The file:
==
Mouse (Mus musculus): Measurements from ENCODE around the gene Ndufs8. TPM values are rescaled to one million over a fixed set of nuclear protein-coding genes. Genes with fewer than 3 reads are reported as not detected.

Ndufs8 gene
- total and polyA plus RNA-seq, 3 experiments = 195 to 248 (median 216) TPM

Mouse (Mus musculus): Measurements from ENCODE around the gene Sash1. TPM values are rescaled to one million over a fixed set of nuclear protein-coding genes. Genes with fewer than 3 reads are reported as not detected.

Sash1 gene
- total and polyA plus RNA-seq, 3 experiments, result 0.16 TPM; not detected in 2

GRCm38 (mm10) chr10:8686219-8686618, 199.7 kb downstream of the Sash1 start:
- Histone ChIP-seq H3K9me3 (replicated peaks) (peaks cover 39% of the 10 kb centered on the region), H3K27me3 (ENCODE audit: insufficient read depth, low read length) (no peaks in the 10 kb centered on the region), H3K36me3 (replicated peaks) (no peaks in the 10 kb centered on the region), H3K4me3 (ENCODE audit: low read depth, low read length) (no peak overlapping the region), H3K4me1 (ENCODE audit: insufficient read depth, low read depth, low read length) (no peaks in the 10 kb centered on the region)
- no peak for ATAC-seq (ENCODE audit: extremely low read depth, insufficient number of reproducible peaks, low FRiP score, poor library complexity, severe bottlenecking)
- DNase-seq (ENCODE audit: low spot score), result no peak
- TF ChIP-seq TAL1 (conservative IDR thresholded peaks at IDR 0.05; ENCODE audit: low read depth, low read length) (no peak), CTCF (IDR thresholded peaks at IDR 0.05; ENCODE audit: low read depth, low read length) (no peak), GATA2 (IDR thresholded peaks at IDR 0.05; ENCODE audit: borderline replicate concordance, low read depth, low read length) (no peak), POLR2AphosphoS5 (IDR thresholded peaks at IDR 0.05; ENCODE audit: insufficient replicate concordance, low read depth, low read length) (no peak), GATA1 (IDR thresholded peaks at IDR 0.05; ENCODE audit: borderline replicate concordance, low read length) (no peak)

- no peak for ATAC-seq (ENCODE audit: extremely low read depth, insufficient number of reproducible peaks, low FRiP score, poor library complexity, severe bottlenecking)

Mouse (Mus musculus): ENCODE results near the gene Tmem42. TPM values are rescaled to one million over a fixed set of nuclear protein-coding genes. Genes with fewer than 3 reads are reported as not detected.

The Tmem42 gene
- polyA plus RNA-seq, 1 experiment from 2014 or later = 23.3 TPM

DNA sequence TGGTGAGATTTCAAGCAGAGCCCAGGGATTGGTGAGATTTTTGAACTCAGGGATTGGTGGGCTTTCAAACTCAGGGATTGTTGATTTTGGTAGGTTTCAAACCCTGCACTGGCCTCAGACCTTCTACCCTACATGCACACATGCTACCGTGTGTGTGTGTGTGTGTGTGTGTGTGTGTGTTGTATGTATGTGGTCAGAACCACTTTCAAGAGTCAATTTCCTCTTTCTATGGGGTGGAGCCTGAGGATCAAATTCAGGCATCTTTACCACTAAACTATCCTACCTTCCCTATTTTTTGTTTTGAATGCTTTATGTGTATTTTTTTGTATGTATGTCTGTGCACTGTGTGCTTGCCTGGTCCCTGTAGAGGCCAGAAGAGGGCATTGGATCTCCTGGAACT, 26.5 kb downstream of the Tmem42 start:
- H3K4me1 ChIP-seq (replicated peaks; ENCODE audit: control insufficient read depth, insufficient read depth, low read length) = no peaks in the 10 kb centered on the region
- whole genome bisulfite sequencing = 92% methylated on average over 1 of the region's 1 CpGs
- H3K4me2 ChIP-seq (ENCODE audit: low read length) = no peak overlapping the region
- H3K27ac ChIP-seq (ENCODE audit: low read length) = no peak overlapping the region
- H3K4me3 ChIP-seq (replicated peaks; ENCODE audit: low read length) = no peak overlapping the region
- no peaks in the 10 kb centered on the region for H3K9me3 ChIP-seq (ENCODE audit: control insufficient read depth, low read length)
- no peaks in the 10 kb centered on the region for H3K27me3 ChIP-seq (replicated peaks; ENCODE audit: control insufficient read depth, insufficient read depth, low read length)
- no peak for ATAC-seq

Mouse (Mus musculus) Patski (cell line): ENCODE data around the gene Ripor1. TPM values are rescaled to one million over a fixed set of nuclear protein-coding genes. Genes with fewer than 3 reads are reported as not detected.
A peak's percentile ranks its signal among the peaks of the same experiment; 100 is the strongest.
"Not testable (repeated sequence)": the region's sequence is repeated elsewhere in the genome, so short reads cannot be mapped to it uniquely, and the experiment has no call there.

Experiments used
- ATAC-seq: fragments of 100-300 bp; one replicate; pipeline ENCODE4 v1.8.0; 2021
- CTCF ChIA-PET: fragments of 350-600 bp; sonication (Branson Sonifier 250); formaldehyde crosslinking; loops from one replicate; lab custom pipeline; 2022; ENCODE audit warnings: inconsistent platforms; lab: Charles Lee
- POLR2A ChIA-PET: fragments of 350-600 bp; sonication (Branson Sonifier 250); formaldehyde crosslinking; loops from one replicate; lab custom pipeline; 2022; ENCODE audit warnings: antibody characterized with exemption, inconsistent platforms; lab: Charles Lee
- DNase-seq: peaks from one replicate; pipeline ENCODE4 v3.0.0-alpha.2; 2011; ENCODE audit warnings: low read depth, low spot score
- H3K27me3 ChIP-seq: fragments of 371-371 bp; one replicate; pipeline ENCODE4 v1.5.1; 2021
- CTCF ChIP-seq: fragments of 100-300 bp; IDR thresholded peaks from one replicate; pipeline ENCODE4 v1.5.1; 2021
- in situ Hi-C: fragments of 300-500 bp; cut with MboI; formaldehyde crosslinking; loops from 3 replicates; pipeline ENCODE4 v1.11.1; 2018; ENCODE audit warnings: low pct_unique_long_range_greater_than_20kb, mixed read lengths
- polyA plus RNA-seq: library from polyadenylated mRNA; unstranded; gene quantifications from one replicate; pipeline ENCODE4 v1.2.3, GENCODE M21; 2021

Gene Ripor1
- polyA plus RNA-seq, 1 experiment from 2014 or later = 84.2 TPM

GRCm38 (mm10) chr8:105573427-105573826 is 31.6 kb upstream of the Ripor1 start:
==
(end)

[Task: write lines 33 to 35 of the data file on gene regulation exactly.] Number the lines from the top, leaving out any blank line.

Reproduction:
- H3K27me3 ChIP-seq: fragments of 371-371 bp; one replicate; pipeline ENCODE4 v1.5.1; 2021
- CTCF ChIP-seq: fragments of 100-300 bp; IDR thresholded peaks from one replicate; pipeline ENCODE4 v1.5.1; 2021
- in situ Hi-C: fragments of 300-500 bp; cut with MboI; formaldehyde crosslinking; loops from 3 replicates; pipeline ENCODE4 v1.11.1; 2018; ENCODE audit warnings: low pct_unique_long_range_greater_than_20kb, mixed read lengths